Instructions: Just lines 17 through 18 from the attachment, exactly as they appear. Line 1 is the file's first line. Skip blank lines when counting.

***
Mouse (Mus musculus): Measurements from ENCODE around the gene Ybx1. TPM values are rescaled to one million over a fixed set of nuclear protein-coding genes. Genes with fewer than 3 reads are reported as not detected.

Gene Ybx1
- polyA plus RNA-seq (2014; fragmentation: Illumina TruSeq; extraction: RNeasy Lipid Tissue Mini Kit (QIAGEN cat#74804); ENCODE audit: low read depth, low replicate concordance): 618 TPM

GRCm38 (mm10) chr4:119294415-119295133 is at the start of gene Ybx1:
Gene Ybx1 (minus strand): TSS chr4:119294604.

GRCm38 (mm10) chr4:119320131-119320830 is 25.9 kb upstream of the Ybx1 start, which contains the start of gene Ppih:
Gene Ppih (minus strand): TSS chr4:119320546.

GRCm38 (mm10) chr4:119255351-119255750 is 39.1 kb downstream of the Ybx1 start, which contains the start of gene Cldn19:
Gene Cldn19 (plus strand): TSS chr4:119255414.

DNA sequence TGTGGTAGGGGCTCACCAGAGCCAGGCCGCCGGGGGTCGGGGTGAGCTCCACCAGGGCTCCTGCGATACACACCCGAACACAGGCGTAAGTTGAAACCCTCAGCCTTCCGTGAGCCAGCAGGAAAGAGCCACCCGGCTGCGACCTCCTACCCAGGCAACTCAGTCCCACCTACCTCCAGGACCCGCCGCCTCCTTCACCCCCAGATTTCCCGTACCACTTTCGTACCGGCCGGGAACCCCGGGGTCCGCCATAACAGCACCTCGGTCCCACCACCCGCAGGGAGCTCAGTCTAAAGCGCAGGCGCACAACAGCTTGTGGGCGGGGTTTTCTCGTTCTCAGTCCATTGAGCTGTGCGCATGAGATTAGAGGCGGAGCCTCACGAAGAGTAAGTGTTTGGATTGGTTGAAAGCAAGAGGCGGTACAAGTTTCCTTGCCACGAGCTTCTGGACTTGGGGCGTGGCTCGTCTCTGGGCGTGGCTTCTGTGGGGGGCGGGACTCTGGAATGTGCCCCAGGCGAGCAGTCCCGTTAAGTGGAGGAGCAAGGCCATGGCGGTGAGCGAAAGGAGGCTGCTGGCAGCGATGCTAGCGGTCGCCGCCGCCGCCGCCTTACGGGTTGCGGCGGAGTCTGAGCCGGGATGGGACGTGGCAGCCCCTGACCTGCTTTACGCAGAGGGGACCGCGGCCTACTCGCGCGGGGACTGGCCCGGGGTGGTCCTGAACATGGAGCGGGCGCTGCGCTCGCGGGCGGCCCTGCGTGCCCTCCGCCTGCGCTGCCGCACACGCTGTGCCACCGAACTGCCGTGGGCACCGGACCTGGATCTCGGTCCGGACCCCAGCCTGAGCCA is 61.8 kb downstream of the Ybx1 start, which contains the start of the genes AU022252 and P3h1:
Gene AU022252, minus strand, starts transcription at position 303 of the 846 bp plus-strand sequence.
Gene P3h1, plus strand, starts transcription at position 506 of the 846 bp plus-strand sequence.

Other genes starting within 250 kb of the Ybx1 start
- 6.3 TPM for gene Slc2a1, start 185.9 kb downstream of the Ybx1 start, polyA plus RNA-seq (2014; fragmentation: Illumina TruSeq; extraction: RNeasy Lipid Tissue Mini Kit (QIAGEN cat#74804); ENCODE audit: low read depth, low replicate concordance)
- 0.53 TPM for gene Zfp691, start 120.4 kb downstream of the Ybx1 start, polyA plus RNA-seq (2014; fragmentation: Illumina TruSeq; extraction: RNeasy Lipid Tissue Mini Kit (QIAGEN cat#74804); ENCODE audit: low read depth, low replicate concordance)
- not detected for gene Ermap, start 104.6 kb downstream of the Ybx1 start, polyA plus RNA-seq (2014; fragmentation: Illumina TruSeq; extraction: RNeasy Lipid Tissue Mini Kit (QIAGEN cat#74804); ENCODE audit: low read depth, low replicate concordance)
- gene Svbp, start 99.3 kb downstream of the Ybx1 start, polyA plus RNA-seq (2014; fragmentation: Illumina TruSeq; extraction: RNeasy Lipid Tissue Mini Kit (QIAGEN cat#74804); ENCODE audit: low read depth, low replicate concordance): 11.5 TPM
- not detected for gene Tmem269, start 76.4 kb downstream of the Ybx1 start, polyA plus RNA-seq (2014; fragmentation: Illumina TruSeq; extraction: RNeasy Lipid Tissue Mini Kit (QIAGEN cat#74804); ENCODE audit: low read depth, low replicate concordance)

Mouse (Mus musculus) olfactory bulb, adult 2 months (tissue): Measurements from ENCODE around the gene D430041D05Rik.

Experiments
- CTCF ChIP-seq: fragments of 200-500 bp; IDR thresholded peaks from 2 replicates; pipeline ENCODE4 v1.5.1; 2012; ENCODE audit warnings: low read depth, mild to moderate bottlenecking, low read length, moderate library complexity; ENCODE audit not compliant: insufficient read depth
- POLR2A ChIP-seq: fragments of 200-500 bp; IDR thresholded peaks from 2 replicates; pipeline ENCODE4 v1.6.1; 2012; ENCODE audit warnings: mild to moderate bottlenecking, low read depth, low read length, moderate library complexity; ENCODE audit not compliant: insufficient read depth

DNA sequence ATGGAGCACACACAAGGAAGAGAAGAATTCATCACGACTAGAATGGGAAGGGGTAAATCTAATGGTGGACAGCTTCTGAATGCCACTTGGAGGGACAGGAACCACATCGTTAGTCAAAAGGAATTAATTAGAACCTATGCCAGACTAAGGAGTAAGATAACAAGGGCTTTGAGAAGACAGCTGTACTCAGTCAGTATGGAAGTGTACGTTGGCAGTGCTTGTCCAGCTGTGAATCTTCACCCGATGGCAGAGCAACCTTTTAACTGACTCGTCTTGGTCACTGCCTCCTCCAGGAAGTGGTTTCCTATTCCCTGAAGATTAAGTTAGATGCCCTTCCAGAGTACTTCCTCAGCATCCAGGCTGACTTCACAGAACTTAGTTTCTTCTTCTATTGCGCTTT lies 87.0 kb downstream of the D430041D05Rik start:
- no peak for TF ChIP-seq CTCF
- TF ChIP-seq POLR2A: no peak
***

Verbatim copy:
- gene Svbp, start 99.3 kb downstream of the Ybx1 start, polyA plus RNA-seq (2014; fragmentation: Illumina TruSeq; extraction: RNeasy Lipid Tissue Mini Kit (QIAGEN cat#74804); ENCODE audit: low read depth, low replicate concordance): 11.5 TPM
- not detected for gene Tmem269, start 76.4 kb downstream of the Ybx1 start, polyA plus RNA-seq (2014; fragmentation: Illumina TruSeq; extraction: RNeasy Lipid Tissue Mini Kit (QIAGEN cat#74804); ENCODE audit: low read depth, low replicate concordance)